19 Sep 2012 8:40 AM

Thanks Steve. Smarty was a GREAT racehorse - coming soooo close to the triple crown - he didnt get the respect from the experts while racing and again while breeding but in both cases will prove them wrong

19 Sep 2012 9:20 AM
Pedigree Ann

Too tired after following all those sessions of the yearling sales to do your research properly, Steve? <kidding>

Sorry, but the first G1 run in the state of Pennsylvania took place on August 25, 1973 and it was... the Cotillion H at Liberty Bell. That was the first year of graded races, before preps began to be graded higher than the races being prepped for and other such idiocies.

Liberty Bell, a harness track in origin, had developed a strong stakes program with major races for mares (Susquehanna H), open older horses (Hobson H) and open 3yo (Minuteman H). The Susquehanna was particularly strong, with winners like Double Delta, Chou Croute, Susan's Girl, and Twixt.

Debuting in 1969, the inaugural Cotillion was won by Shuvee, and in following years by the champion Office Queen; Alma North; and champion Susan's Girl. No wonder it garnered a Grade 1 rating when grading came along.

In 1975, Thoroughbred racing in Pennsylvania moved to the newly-built Keystone facility, with new management, and the Liberty Bell stakes came with it. Although the Cotillion continued to attract decent fields and good winners (My Juliet, Revidere) for a time, it and the other top stakes races went into decline for some reason. The purses went down, I believe; maybe the scheduling was messed with so that the better horses were elsewhere. It was sad to see such a good start to a strong stakes program squandered. Track managements don't always seem to understand the importance of developing continuity and tradition with their major stakes races and play around with them willy-nilly until they have no context.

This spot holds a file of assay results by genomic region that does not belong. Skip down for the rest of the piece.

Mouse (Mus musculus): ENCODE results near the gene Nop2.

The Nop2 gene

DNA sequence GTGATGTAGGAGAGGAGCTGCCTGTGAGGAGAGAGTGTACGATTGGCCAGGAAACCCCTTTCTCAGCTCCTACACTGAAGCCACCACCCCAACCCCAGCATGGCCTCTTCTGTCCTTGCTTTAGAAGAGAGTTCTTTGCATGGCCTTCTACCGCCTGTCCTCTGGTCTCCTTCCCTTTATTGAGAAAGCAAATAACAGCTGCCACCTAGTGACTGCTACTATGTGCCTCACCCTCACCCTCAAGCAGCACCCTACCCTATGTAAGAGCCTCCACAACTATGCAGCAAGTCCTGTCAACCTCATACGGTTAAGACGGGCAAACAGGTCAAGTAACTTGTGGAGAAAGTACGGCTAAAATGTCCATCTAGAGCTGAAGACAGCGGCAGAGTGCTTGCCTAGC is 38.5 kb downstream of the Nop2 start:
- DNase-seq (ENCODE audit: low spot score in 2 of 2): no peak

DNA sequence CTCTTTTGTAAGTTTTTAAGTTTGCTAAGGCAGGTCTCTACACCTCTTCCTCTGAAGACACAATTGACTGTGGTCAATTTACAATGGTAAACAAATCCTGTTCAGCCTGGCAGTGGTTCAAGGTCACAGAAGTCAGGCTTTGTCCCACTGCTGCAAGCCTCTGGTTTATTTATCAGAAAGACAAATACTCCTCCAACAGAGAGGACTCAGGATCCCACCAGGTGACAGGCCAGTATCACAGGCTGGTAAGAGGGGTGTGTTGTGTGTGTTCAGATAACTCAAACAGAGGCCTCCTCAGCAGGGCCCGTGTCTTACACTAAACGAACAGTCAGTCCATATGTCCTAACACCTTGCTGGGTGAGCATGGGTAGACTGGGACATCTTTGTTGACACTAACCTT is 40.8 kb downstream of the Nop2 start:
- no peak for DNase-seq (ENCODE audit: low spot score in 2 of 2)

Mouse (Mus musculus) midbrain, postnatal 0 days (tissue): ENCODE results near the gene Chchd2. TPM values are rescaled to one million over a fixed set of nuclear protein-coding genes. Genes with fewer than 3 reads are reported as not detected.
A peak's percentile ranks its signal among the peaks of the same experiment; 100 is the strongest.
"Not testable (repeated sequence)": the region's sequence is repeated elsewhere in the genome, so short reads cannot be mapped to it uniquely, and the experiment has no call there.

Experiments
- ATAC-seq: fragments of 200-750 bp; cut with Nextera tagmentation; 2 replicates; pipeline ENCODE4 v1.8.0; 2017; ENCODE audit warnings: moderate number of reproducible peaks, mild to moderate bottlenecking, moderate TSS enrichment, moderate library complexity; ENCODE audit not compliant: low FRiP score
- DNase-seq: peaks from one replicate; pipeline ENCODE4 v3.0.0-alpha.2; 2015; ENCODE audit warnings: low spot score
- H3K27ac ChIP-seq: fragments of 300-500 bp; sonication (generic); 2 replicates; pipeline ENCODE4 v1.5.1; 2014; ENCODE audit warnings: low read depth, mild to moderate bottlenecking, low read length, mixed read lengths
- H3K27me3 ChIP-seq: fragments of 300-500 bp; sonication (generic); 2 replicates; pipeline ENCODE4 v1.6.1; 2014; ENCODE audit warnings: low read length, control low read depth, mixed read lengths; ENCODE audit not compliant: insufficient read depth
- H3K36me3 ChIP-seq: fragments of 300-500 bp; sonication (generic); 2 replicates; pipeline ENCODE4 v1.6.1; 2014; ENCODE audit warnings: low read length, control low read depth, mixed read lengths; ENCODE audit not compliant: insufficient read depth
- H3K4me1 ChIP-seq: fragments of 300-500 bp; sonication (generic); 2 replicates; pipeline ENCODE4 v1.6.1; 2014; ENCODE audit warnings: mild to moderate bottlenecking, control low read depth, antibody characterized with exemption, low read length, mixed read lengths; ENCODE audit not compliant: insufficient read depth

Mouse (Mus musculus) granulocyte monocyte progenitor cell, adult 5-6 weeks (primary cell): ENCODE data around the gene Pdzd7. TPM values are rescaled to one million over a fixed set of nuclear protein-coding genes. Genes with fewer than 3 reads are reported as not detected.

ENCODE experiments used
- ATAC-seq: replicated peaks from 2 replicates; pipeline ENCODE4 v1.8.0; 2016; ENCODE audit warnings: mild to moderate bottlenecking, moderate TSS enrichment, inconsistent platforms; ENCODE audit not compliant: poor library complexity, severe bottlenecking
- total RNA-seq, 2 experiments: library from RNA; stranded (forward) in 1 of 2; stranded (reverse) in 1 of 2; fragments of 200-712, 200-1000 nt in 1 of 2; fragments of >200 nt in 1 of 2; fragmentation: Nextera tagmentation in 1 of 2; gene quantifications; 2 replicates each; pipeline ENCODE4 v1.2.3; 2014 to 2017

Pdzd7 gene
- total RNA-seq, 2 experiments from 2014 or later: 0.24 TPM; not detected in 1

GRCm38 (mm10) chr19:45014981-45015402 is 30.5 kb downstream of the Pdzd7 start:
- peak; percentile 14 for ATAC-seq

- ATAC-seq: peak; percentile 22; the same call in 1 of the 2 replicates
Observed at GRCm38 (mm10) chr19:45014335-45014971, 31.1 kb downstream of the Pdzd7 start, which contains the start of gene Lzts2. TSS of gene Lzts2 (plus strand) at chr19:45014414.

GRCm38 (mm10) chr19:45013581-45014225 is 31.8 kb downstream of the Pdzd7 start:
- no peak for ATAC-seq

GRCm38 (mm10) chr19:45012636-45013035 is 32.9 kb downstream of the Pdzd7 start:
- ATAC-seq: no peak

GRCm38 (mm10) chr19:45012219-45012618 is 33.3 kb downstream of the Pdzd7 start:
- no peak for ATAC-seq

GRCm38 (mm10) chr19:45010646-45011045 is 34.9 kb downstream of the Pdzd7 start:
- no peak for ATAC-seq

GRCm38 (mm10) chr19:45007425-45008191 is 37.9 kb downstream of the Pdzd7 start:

19 Sep 2012 10:10 AM
Karen in Texas

Alex'sBigFan---I like Shuttlebutt, but the first thing that came to mind when I read it was, he's a little Senor Shuttlebutt! Then, of course, there could be a filly called Senorita Shuttlebutt....

19 Sep 2012 11:18 AM
Smoking Baby

Paula Higgins.  What progeny?

barryaksarben.  How is he proving any breeding experts wrong?

Can either of you name one good horse by Smarty Jones?  He's a nice $10,000 sire (no doubt) but I believe it's a little much to say he's proving his greatness with his progeny no?

19 Sep 2012 11:19 AM
Pat C.

Steve,  just read your article and loved it!  The pictures are

wonderful.  Appreciate all the comments!

Pat Chapman

19 Sep 2012 11:31 AM
Mike Relva

Solider Course

Hello, how you've been?

19 Sep 2012 12:07 PM
Fran Loszynski

Have a great life Smarty and Antonio! I lost a dear friend during Smarty's races but I remember her words before his races.  "Luv that Smaaaaaarty!"

Long life to you Mr. Superhorse. Thank you Steve for this article.

19 Sep 2012 12:07 PM
Soldier Course

Mike Relva:

Hi Mike! I'm doing fine and hope you are as well. Lots of love still flowing out to Smarty. Each year that passes without a Triple Crown winner makes his 2004 run look more and more impressive. He will always be my favorite.

19 Sep 2012 2:33 PM
Old Old Cat

My mare was at Ghost Ridge when Smarty was returned to PA where everyone adored him.  Thank God for Pat Chapman and Terry Bratten for bringing him home.  When he first arrived, I was priviledged to feed him carrots and photograph him.  My (show horsey) daughter loved the photos commenting on his overstride and the angles of his hip and chest.  He always came right up to me and ate out of my hand with No aggressive Bitey-Bitey.  I think he liked a friend in his new surroundings.  His babies there were beautiful, like the photos you have.  That foal standing alone looks like a fast one, and is typical of what he throws.  Smarty, E Dubai, and Jump Start have relocated to North View PA along with Carl McEntee.  I would love to them in the future.  

19 Sep 2012 5:45 PM

Karen in Texas,

Little Senor Shuttlebutt!  I love it!

19 Sep 2012 8:39 PM
Dr Drunkinbum

There are a lot of Polish people in Pennsylvania. How about Shuttlebuttski for one that is concieved when he comes back here?

19 Sep 2012 10:16 PM
Greg R

Would rather have had Smarty as a racehorse for another year or two than have him standing at stud.  What a talent.  That he came so close to winning the Belmont with his pedigree and after a grueling spring campaign was amazing.

Is this the farm where Invasor was born?

As for Steve's article about the PA Derby, I didn't care for Alpha going into the Travers, but I have to admit he was best that day by a fair margin, despite the official dead heat.  He ran a lot farther to reach the finish line than Golden Ticket did.  Still, Golden Ticket may be on the rise - one of those autumn bloomers.